Without a doubt, the sequel is haunted by Boseman‘s absence, draped in the kind of sorrow that can’t be ignored and director Coogler‘s efforts are at their most powerful when the film is in conversation with the loss of T’Challa. Here, director Coogler builds Shuri’s slide into despair up to one of the film’s most jaw-dropping scenes: an unbearably tense moment of self-reflection that serves as reminder that a well-deployed exchange between two characters can be just as breathtaking as a grand battle for the fate of two nations. Along with dishing out some nail-biting action sequences, the film dares to delve deeper. It addresses healing, co-existence, humanity and conscience.
With imminent threat surfacing, Queen Ramonda, Shuri and Okoye must conceal their sorrow and personal tragedies to protect and empower their kingdom. Their weaknesses are as brazen as their courage and they must find strength in the face of pain. Unlike MCU’s excessive obsession with comedy these days, the film thankfully evades Marvel stereotypes and tropes. Of course, there are some funny one-liners but they don’t dilute the gravity of the situation or its emotional conflict. And with the help of a 161 minute run time, he doesn’t have to shortchange the emotional journey of his characters, who mourn with us.
Similar to the first film with Wakanda, there’s also a lot of world-building with the newly introduced Namor and the underwater world. Here, Coogler and co-writer Joe Robert Cole infuse Talokan’s culture with Mesoamerican history, which gives Namor’s resolve to go to any lengths to protect his people’s home and resources a real richness. Talokan is an interesting society for the MCU to explore in the future, but the film doesn’t establish it quite as gracefully as Black Panther did Wakanda.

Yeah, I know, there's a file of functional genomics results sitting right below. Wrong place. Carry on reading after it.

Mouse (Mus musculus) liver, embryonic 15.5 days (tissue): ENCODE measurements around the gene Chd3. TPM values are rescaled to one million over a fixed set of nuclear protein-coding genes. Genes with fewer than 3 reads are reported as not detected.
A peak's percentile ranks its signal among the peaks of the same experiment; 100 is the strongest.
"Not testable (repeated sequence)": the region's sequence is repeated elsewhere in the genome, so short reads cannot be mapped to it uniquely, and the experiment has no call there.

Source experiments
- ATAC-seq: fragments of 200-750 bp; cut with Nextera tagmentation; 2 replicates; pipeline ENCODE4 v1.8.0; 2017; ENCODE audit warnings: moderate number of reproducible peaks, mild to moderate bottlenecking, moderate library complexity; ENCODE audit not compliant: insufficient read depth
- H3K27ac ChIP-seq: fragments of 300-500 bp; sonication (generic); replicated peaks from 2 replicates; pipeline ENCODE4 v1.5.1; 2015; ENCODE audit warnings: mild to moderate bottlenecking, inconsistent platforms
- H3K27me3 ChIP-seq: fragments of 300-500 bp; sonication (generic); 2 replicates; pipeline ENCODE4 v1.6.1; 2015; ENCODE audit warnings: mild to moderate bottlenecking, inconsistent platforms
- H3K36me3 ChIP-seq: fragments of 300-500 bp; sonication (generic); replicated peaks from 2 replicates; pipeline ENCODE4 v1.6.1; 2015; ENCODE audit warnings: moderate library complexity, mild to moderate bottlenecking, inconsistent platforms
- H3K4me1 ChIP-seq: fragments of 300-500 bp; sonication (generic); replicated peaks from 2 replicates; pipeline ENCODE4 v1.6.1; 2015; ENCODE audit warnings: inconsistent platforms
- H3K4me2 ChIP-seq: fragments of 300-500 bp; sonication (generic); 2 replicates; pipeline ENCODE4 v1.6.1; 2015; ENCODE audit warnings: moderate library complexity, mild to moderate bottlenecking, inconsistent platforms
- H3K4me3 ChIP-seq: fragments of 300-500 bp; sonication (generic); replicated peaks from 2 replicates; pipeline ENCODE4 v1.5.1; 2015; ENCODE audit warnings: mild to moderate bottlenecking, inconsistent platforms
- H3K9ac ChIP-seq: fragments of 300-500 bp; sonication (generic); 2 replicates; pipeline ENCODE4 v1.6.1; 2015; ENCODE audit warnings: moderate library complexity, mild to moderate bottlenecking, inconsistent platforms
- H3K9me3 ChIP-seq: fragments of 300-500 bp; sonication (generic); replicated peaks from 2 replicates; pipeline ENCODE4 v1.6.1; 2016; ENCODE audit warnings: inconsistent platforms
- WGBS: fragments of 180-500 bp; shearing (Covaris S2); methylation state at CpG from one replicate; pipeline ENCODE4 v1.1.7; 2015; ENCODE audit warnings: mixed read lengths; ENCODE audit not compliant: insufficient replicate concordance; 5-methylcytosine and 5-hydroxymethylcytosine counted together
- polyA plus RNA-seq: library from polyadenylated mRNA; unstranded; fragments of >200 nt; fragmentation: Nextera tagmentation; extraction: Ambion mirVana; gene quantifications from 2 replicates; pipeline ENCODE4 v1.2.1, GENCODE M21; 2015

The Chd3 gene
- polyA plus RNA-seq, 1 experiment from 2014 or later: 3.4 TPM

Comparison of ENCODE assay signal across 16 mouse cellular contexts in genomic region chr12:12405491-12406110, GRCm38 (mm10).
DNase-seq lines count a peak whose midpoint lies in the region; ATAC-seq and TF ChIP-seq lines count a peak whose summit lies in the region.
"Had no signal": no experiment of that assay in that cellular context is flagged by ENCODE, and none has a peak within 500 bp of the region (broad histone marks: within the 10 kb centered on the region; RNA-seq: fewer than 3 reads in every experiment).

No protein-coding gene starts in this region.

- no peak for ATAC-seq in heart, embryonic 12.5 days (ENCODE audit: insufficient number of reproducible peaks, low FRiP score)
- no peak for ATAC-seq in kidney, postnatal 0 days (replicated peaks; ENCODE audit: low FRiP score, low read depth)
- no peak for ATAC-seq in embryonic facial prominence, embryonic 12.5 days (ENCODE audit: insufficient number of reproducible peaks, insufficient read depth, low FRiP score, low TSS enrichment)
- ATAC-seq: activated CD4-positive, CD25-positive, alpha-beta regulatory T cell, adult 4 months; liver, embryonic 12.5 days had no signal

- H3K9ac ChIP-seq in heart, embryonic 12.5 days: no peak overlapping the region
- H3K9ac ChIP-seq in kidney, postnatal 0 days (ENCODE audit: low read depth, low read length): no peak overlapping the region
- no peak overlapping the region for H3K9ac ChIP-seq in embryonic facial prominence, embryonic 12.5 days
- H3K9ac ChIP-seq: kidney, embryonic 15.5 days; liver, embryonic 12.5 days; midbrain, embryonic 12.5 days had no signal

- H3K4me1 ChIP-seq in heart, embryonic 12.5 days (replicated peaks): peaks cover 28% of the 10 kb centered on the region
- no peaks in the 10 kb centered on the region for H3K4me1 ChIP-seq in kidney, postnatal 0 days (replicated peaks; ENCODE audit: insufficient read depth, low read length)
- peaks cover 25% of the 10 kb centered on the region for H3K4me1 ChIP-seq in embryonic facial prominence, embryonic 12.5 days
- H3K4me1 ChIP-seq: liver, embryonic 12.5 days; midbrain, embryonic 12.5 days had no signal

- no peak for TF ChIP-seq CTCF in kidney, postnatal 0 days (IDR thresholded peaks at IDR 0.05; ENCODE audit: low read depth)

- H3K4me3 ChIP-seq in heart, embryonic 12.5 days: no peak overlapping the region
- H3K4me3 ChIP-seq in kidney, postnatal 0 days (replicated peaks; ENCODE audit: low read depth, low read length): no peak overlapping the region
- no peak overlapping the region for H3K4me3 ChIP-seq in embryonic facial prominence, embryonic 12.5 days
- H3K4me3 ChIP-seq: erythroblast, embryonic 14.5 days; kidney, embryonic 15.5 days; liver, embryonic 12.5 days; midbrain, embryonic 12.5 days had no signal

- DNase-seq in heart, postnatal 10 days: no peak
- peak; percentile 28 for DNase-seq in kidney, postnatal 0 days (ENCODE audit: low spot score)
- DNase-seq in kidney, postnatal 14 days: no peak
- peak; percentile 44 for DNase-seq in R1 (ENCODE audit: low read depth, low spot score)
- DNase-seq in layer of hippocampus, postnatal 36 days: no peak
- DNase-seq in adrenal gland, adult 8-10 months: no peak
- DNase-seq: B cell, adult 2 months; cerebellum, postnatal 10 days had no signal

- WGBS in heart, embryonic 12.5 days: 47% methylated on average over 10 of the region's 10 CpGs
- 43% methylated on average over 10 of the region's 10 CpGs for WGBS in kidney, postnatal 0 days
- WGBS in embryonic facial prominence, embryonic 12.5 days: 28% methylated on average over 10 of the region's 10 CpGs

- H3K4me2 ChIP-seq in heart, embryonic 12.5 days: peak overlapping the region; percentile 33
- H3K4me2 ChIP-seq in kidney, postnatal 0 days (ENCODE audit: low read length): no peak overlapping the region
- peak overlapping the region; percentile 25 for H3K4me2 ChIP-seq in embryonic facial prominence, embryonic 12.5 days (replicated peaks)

Outside of a few establishing shots early during our introduction to Talokan, much of our understanding of it comes from narration during a rushed flashback of its origins, and some important details during that scene feel brushed over. Last time around, the film took pains to dive into both the political and societal structures of Wakanda, and while Talokan’s past is interesting, what it’s like in the present remains a bit murky throughout.
Visually, the film looks great. The underwater sequences are truly astonishing and the one big battle on a Boston bridge manage to be a standout.
Sure, it is not a perfect film, there are some moments that were dragging in the middle for me, but I think it was necessary for this film to be a bit longer than usual. Every character has their shining moments, Shuri is at the heart of this film but Nakia, Okoye, M’Baku and Queen Ramonda all get their shining moments and a solid story arc that is rewarding by the end.
Performance wise, Letitia Wright excellently shoulders the entire film. She was always a strong presence beforehand, but here, Wright is truly allowed to come into her own. Though I must admit, none of this would have worked as well for Wright without the help of Angela Bassett, Lupita Nyong’o and Danai Gurira, who are compelling in their crucial roles. Winston Duke’s M’Baku is a scene-stealer from the moment he appears on screen while Dominique Thorne‘s feisty Riri is likely to be a new fan favorite.
It certainly doesn’t hurt that Tenoch Huerta, previously seen in projects including Narcos: Mexico and The Forever Purge, is magnetic in the role, an imposing physical presence but not without nuance and vulnerability. His new adversary Namor is one of the more effective villains Marvel has introduced in the cinematic landscape.
In other roles, Mabel Cadena, Martin Freeman, Michaela Coel, Florence Kasumba, Alex Livanalli and Julia Louis-Dreyfus are effective. On the whole, ‘Black Panther: Wakanda Forever‘ is a fantastic, effective and very emotional Marvel sequel that excellently honor’s Chadwick Boseman legacy.
Directed – Ryan Coogler
Rated – PG13
Run Time – 161 minutes